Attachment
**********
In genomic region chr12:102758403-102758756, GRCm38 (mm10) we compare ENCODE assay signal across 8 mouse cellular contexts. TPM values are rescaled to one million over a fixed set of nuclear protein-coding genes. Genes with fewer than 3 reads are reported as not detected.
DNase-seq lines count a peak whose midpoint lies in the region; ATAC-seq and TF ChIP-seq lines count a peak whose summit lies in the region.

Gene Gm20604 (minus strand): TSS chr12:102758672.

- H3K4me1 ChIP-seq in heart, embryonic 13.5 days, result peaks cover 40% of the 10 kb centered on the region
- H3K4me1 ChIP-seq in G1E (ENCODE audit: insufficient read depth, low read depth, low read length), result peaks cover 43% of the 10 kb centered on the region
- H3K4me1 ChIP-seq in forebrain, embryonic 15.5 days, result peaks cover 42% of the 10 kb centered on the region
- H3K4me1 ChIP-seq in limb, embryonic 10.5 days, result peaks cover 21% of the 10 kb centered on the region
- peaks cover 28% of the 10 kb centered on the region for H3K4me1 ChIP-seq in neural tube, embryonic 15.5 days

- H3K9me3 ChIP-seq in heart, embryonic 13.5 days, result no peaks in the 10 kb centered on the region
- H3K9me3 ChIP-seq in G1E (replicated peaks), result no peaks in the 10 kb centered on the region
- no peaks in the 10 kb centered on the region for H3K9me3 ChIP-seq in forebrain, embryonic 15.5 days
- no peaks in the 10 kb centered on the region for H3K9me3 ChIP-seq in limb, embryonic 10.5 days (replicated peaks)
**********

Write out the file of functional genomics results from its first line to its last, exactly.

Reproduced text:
In genomic region chr12:102758403-102758756, GRCm38 (mm10) we compare ENCODE assay signal across 8 mouse cellular contexts. TPM values are rescaled to one million over a fixed set of nuclear protein-coding genes. Genes with fewer than 3 reads are reported as not detected.
DNase-seq lines count a peak whose midpoint lies in the region; ATAC-seq and TF ChIP-seq lines count a peak whose summit lies in the region.

Gene Gm20604 (minus strand): TSS chr12:102758672.

- H3K4me1 ChIP-seq in heart, embryonic 13.5 days, result peaks cover 40% of the 10 kb centered on the region
- H3K4me1 ChIP-seq in G1E (ENCODE audit: insufficient read depth, low read depth, low read length), result peaks cover 43% of the 10 kb centered on the region
- H3K4me1 ChIP-seq in forebrain, embryonic 15.5 days, result peaks cover 42% of the 10 kb centered on the region
- H3K4me1 ChIP-seq in limb, embryonic 10.5 days, result peaks cover 21% of the 10 kb centered on the region
- peaks cover 28% of the 10 kb centered on the region for H3K4me1 ChIP-seq in neural tube, embryonic 15.5 days

- H3K9me3 ChIP-seq in heart, embryonic 13.5 days, result no peaks in the 10 kb centered on the region
- H3K9me3 ChIP-seq in G1E (replicated peaks), result no peaks in the 10 kb centered on the region
- no peaks in the 10 kb centered on the region for H3K9me3 ChIP-seq in forebrain, embryonic 15.5 days
- no peaks in the 10 kb centered on the region for H3K9me3 ChIP-seq in limb, embryonic 10.5 days (replicated peaks)